Discussing Diabetes with DRC’s T1Ds: Blog Post 5 of Summer 2021 Series

diabetes and hiking foods

Packing meals for outdoor day trips can be a challenge, and like with everything else, even more so when doing it with Type 1 Diabetes. The food and container have to be able to withstand temperature fluctuations, provide energy in the form of slow-release carbohydrates, and tasty sustenance for our bodies as well as our soul. 

Hands down, preparing your own meals is the best way to predict how your diabetes will behave around mealtimes. You control the ingredients, so you can have the exact carbohydrate calculation, and if not, a much better idea of how to estimate the carbohydrates. Hidden sugar content is a real problem with restaurant and store-prepared food and can seriously dampen a diabetic’s good time. 

There are an infinite amount of recipes online with new ones being concocted every day. Thankfully, a fully balanced meal consists of just a handful of things, and having these elements in mind is a great starting point in discovering and creating meals that work for you, fit your preferences, dietary needs, and regional accessibility. 

So when planning your next day adventure, consider packing a balanced meal that consists of these five elements:


  • Low-carb base
  • Fiber
  • Protein 
  • Fat
  • Acid


Us T1Ds can eat whatever we want, but it’s no surprise that slower acting and lower carbohydrate foods are easier for us to digest with minimal insulin. I have found that replacing the base of my meals with hearty vegetables like shredded spaghetti squash, lightly roasted broccoli or zucchini, and dark greens (rather than a complex carbohydrate like potatoes or rice) is so much easier to predict and calculate for. Alternatively, beans and legumes provide a similar carbohydrate base with added vitamins, minerals, and protein to slow the glycemic impact, making it slightly easier to time insulin injections.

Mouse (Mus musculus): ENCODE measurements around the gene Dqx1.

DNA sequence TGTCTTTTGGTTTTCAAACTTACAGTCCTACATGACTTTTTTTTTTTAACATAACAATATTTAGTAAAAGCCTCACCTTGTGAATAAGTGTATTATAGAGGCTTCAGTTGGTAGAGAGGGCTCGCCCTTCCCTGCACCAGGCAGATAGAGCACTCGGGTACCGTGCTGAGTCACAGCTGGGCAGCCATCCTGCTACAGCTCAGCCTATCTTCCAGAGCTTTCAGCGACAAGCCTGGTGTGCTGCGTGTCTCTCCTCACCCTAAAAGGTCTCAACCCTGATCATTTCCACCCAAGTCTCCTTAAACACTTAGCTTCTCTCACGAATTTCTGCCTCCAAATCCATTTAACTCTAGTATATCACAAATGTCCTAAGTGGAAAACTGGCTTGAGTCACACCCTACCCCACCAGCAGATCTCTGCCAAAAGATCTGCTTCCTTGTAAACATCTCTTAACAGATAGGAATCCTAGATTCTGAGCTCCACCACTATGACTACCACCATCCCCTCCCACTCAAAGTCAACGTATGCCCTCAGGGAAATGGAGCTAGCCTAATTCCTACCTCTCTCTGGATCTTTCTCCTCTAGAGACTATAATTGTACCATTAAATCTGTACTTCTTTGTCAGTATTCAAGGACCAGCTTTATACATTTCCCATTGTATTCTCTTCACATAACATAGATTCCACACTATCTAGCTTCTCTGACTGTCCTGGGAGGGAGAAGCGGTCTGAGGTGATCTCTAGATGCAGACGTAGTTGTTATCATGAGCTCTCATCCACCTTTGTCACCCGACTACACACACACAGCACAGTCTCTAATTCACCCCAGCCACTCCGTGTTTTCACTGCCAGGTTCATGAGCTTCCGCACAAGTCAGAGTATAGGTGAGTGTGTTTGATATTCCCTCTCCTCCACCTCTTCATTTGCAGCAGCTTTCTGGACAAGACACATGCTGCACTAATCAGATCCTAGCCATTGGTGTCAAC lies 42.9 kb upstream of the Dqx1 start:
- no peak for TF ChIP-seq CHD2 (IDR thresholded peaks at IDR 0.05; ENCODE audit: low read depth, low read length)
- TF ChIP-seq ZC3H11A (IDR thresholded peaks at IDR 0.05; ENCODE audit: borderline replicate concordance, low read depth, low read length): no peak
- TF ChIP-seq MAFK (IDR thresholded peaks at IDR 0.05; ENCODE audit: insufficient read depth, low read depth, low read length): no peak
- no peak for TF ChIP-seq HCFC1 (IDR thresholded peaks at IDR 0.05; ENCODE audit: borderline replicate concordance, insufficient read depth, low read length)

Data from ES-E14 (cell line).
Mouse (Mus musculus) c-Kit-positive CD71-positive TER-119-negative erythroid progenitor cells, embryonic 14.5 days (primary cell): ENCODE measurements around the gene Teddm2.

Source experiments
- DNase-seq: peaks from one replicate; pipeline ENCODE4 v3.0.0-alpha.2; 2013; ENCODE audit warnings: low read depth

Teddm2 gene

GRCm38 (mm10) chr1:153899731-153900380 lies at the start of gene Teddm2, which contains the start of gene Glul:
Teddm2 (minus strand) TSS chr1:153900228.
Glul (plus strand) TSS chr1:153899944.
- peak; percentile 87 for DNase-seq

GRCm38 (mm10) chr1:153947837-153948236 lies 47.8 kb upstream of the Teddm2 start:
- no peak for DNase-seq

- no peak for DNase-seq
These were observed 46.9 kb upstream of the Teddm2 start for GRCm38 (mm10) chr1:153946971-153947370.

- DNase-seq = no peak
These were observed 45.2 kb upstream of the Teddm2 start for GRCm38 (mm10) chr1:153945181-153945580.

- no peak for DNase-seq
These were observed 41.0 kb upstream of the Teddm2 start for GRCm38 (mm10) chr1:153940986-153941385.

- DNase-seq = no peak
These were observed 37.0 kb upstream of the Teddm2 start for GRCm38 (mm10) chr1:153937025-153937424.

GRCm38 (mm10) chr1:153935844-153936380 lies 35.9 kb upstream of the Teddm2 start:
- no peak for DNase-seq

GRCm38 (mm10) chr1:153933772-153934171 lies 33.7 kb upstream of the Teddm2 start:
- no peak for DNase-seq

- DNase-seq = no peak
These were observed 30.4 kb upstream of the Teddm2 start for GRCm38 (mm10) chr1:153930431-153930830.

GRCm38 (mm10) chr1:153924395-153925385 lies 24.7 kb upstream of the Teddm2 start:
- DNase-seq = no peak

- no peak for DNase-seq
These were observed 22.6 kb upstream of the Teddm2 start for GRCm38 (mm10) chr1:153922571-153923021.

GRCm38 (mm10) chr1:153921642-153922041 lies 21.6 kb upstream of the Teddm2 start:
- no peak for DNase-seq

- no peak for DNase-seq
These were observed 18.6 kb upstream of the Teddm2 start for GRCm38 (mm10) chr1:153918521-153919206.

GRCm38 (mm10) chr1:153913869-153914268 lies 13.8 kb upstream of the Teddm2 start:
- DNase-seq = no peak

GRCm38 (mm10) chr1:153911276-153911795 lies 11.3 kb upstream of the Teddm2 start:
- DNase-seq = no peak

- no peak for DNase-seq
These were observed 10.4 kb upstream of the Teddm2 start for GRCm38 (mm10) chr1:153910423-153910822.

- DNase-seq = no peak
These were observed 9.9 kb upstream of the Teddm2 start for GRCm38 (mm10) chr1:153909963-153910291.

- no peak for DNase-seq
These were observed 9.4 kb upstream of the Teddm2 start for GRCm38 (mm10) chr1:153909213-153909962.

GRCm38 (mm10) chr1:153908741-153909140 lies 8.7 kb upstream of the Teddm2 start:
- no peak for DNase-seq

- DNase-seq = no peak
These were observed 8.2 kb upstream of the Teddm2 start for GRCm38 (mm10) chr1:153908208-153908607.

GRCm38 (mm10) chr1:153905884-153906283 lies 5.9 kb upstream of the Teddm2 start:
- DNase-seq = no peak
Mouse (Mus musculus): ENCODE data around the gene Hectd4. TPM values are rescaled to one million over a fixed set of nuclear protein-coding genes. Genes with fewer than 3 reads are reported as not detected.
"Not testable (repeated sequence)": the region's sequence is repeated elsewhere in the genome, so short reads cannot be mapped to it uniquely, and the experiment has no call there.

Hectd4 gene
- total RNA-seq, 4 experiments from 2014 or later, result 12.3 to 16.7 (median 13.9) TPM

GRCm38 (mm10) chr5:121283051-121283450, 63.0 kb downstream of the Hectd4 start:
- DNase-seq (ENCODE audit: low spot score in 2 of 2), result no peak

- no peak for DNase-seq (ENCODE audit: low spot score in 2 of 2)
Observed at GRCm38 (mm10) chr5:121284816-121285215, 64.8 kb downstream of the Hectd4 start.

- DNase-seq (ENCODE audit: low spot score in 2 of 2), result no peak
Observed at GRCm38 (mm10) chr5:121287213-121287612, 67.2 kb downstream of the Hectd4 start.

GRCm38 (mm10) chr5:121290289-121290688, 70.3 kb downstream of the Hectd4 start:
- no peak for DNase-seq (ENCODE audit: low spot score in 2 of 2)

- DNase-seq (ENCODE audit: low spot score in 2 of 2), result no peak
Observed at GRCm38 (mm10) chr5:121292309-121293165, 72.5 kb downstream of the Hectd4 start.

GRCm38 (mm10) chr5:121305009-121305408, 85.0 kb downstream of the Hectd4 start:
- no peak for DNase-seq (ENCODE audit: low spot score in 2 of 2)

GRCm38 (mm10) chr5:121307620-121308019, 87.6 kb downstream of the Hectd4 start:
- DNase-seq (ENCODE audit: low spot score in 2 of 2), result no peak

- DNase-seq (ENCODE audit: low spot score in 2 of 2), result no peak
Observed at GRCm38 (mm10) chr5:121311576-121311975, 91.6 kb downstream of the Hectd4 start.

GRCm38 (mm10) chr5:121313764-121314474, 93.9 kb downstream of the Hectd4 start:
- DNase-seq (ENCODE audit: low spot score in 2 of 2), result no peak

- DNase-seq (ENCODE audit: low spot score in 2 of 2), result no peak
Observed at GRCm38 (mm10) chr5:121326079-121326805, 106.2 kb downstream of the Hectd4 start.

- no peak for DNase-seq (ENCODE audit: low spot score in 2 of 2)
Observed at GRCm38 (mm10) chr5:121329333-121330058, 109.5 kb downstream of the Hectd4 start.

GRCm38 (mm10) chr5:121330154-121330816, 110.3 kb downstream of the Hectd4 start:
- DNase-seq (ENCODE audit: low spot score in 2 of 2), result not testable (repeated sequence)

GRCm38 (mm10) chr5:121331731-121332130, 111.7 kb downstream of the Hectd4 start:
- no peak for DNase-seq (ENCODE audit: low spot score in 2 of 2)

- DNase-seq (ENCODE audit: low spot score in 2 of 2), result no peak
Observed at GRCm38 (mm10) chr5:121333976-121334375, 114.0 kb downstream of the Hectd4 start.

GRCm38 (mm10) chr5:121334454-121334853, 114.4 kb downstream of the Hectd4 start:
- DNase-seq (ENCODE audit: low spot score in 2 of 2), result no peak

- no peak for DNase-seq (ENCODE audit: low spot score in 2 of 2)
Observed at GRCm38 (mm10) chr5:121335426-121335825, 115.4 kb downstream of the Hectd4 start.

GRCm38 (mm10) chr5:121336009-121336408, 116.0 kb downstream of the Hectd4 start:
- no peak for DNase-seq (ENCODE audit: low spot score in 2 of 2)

Fiber is necessary for slowing the glycemic load and lowering the overall net carbohydrate. I don’t usually notice the difference of the total carbohydrate count is ever enough to adjust my insulin requirement, but it does delay and sometimes negate a postprandial rise. Shaved carrots, roasted or raw broccoli, shredded cabbage dressed in lime juice and salt – it really doesn’t take much to turn a few raw ingredients into a delicious and fibrous addition to the dish. 

Protein is arguably the most important aspect of daily nutrition as the building blocks of bodies. From tofu to deli slices, there’s no wrong way to go when building hiking-friendly meals. Substantial protein can also be found in hard cheese, legumes, beans, and seeds, and should be considered in the overall protein content of the meal. Stick to basics that don’t spoil quickly, such as chicken thighs, lean pork, and cured meat.

To top off most meals, I usually finish with a generous squeeze of lemon or lime juice, a healthy drizzle of extra virgin olive or avocado oil, and a sprinkle of seeds. The acid and fat balance out everything and pull the entire dish together, not to mention provides necessary puzzle pieces our bodies require to properly digest everything. Vegetables are packed with carotenoids that act as antioxidants and have cancer fighting properties, and studies are finding that we absorb more of these phytonutrients from plants with the aid of fat. Considering that, if I can, I love to include an avocado with every meal. It’s also my favorite standalone snack – full of healthy fat, fiber, and FLAVOR. Lastly, a sprinkle of seeds packed with protein, fat, vitamins, and minerals is just the extra bit of zest I need in my life.

With these building blocks in mind, assembling simple meals that are delicious, nutritious, and the perfect accompaniment to a hike or day trip should be a breeze. The considerate ratios of our glucose levels should be to your satisfaction as well. 


This article was contributed by Jackie Talbott, DRC Volunteer, who has had T1D for 23 years.  

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